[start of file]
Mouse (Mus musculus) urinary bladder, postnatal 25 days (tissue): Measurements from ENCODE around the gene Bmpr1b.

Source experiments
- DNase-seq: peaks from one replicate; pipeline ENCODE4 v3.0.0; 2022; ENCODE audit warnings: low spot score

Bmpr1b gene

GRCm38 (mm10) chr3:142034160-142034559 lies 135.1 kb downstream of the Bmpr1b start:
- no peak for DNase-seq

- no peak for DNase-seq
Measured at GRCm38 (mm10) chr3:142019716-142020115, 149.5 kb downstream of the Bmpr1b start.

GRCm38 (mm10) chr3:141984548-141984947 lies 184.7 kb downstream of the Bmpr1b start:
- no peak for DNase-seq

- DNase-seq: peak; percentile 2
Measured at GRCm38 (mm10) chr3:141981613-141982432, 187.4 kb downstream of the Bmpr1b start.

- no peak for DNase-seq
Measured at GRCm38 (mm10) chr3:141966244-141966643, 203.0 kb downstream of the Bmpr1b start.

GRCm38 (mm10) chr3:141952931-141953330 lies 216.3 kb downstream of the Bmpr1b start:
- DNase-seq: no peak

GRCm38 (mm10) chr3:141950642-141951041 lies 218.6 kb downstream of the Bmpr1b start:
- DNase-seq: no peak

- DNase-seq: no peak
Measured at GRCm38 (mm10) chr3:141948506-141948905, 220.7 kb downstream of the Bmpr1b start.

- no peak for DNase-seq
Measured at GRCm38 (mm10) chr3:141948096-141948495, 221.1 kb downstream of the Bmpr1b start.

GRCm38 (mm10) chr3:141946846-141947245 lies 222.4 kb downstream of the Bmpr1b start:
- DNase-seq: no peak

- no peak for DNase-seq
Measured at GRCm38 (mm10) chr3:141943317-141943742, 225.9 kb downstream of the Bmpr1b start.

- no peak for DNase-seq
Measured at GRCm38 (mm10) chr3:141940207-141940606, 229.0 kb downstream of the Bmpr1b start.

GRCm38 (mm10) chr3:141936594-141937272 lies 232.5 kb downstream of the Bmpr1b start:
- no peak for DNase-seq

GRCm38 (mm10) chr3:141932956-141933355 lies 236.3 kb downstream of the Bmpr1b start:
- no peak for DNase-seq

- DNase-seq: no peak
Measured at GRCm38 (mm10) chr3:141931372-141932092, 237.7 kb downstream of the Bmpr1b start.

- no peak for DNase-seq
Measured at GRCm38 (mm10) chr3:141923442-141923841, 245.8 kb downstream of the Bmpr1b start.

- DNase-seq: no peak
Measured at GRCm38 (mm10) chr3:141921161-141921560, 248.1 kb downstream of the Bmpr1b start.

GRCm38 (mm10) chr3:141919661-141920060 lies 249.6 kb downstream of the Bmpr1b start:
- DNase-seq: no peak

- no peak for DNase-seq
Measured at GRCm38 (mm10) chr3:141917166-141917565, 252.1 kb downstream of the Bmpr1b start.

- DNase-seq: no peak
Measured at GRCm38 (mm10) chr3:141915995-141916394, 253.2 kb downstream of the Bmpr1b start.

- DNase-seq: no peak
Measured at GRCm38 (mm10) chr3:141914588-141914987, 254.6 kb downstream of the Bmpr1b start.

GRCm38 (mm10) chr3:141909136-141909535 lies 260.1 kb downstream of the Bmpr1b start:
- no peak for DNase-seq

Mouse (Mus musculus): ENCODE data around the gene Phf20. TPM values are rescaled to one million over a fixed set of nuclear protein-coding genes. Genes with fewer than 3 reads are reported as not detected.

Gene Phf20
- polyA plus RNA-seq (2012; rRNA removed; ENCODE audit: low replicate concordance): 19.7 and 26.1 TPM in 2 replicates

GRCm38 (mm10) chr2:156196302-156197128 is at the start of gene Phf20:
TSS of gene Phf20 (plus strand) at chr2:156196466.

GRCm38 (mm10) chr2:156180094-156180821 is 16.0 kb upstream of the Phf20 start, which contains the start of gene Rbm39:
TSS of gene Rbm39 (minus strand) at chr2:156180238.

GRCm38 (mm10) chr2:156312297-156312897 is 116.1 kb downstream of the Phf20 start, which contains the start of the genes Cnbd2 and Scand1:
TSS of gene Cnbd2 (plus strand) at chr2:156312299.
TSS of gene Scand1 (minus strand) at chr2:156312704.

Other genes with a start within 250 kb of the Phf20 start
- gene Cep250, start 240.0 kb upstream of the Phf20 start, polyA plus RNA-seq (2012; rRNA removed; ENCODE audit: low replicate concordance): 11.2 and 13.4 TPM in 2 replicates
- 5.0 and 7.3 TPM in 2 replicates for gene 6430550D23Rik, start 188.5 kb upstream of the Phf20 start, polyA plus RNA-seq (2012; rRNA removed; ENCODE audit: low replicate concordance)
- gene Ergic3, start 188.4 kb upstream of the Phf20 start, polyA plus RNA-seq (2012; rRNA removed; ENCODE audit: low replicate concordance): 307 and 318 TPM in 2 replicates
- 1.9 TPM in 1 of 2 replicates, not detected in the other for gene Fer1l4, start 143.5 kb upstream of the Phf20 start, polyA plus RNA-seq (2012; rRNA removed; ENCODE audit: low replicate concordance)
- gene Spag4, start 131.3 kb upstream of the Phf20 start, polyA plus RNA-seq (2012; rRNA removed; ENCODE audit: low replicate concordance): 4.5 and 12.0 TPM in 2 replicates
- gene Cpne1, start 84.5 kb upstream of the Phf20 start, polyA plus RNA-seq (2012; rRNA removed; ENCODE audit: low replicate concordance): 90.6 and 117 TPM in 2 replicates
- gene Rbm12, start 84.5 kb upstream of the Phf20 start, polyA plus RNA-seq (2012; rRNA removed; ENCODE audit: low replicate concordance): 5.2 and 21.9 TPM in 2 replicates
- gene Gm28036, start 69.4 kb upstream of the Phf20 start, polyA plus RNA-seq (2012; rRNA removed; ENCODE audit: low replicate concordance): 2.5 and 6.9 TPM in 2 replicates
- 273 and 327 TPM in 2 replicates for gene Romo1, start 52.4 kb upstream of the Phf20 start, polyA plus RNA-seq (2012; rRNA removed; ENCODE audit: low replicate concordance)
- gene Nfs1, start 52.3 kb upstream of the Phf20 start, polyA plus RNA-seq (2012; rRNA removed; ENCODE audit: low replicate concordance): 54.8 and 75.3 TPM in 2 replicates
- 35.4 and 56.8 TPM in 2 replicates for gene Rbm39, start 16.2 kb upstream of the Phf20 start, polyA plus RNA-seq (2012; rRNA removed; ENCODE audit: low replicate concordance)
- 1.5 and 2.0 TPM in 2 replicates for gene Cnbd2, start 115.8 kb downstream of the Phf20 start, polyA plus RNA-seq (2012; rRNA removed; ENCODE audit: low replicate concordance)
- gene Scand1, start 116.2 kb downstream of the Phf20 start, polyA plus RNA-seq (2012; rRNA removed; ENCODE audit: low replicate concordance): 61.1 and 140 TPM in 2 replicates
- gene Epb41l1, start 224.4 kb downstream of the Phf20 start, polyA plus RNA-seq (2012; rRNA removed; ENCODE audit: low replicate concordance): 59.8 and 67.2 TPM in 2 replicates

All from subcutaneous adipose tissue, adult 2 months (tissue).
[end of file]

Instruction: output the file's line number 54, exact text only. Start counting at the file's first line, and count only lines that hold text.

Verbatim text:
GRCm38 (mm10) chr2:156180094-156180821 is 16.0 kb upstream of the Phf20 start, which contains the start of gene Rbm39: